WATER VALLEY – Sheriff Lance Humphreys told supervisor he may need as much as $20,000 dollars added to his budget due to the spiraling cost of gas to fuel his police cruisers.
His request, which comes at the half-way mark of the county’s fiscal year, and was made at the “first Monday” meeting in Water Valley – a meeting held with a notable difference from protocol.
Supervisor Tommy Vaughn opened the meeting with prayer – a ritual usually performed by Supervisor M.H. “Butch” Surrette.
“Certainly we feel a little a different today not having our fellow board member with us,” Board President Amos Sims said at the start of the meeting. Surrette is currently battling cancer.
Humphreys’ request for more gas money came after several mundane budget requests for his department, juggling funds from one area of the budget to another, which were met with favor by supervisors.
These requests included transferring funds received from a JAG grant to be added to an equipment line item; moving an anticipated $3,000 reimbursement from the state for police academy training back to his budget from the general fund; and a $125 transfer from Circuit Court restitution to the sheriff’s drug seized fund.
“I guess this is the one I hate to ask,” Humphreys said, telling supervisors that he had already spent $22,447 of his $33,107 total gas budget at the halfway mark.
“That leaves us $10,709 for the remaining six months,” Humphreys said. This does not include another $3,000, which is already going to come out in April for fuel bills.
“I know this is hitting everybody, but we patrol a lot,” Humphreys said. “I know Bubba (District Five Supervisor Bubba Tillman) listens to the scanner a lot and our guys are answering a lot of calls,” Humphreys said. “We patrol a lot,” the sheriff repeated.
The sheriff told supervisors that his department uses between 1,000 and 1,500 gallons per month.
“As of fourth of April, our price for fuel is $2.89, and it is steadily going up everyday,” Humphreys said.
“Our price usually runs about 40 cents less than pump price,” he continued. Fuel purchased for county use is exempt from state and federal taxes.
“A maximum of 1,500 gallons at $3.10 for the remainder of the year is about $27,000 minus what we have already got in the budget,” he continued.
Using this math, Humphreys told supervisors he would need $20,000, adding this was a worse-case scenario.
“What was the budget last year for fuel?” Vaughn asked.
“The same thing,” Humphreys said.
“We can’t sacrifice our police department,” Vaughn said, “but I have a little bit of problem.”
Vaughn elaborated, explaining that with a 50 cents per gallon increase this year, as compared to last, that the sheriff should need another $20,000 if the gallon consumption this year is comparable to the 2006-2007 fiscal year.
“It (gas prices) went up 54 cents, but we are not doubling what we had (spent) last year,” Vaughn said Vaughn suggested putting funds from the potential sale of several surplus vehicles into the gas fund as a partial solution.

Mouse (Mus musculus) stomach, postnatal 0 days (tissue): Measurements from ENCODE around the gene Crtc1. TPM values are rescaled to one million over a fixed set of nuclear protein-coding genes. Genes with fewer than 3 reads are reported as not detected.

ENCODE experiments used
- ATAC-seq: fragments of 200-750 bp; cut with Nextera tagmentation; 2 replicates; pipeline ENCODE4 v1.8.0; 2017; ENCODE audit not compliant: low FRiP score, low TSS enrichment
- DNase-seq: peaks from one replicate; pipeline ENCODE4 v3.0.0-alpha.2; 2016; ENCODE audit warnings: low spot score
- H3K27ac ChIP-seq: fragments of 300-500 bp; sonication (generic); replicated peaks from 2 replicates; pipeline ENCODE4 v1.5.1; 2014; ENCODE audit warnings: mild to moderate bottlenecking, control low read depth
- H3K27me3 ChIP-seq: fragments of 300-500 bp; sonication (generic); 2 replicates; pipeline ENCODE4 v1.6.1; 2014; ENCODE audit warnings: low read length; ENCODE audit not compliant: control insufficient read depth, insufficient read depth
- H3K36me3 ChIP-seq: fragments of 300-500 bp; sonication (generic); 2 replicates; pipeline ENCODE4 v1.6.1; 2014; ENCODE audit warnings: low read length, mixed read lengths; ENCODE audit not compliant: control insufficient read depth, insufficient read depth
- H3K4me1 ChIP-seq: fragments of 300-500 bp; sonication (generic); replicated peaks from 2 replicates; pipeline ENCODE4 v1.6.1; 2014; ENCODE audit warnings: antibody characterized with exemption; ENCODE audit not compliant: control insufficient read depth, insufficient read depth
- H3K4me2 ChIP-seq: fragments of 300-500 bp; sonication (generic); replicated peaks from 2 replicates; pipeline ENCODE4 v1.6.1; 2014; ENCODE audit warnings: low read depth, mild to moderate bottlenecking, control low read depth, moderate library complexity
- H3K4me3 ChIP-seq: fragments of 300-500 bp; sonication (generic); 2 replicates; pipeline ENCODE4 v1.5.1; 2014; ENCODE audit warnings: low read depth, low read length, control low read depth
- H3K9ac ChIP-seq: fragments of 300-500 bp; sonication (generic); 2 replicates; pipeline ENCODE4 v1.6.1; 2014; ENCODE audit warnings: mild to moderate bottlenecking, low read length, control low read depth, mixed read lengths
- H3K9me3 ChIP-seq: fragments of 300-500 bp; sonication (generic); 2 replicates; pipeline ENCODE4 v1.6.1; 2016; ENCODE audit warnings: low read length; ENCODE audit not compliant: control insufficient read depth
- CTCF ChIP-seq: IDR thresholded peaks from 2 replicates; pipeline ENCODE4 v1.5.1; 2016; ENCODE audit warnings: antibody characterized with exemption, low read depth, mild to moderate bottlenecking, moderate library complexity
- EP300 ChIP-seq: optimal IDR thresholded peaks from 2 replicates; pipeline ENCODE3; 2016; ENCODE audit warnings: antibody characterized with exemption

“We understand it is very difficult for you,” Sims said.
“Starting April 1, we will have to run lake patrol twice instead of one time a day,” Humphreys said. This means that a deputy makes two trips a day, visiting seven camp sites at Enid and three campsites at Grenada.
Tillman suggested that anytime one deputy can respond to a call instead of two, it would save fuel.
“Lots of times I see two vehicles going to the same calls,” Tillman said.
“Try to make the gallons of fuel used last year kind-of correspond to the gallons of fuel used this year and we will offset,” Vaughn said.
“Let’s wait another month and look at the budget and see where we can find this money,” Vaughn said.
Other business conducted at the meeting included:
• Tabled a request from Yalobusha Extension Service Director Steve Cummings asking the county to pitch in $3,250 to purchase a sign for the Multi-purpose Building in Coffeeville.
Cummings told supervisors that he had obtained a grant for $3,500 from Mississippi State University and needed the additional money from the county to make up the difference of the cost of the sign.
Cummings explained that the Extension Service budget had $841 that could be used for the sign and the Multi-purpose
“It will announce what is going on in the building,” Janet Caulder added about the double-sided LED scrolling sign.
“I can sure see the need for this,” Supervisor Tommy Vaughn added, but noted that county officials had other financial requests during the middle of the budget year.
“The sheriff needs gas,” Vaughn said. A decision was defered until the recessed meeting in April.
• Paid claims and accepted minutes from the previous month’s meeting.
• Opened bids for three separate Local System Bridge Placement (LSBP) for projects on County Roads 103, 174 and Coffeeville/Pine Valley Roads.
• Voted to advertise for a new or used broom sweeper for District One.
• Voted to advertise for bids for striping a portion of old Hwy. 330 as part of a state-funded state-aid road project.
• Approved an application for Georgia Pacific to exceed the posted weight limit on County Road 211 in District Four while hauling logs. An application was also approved by Lovorn Logging, Inc. in District One on County Road 87.
• Approved a request for travel for constables Randy Simmons and Charlie Caulder to attend the constable’s training seminar and convention in June in Biloxi.
• Passed a resolution in support of Tennessee Valley Authority honoring the company’s 75th anniversary.
• Approvided a request from Justice Court Clerks Doris Shaw and Carol Wilbourn to attend the Justice Clerks’ seminar in May.
• Recorded in the minutes that the annual jail inspection by supervisors had been completed.
“That jail looks better than it has since I have been in office,” Vaughn said about the visit. State law requires supervisor to make an annual inspection of the county jail.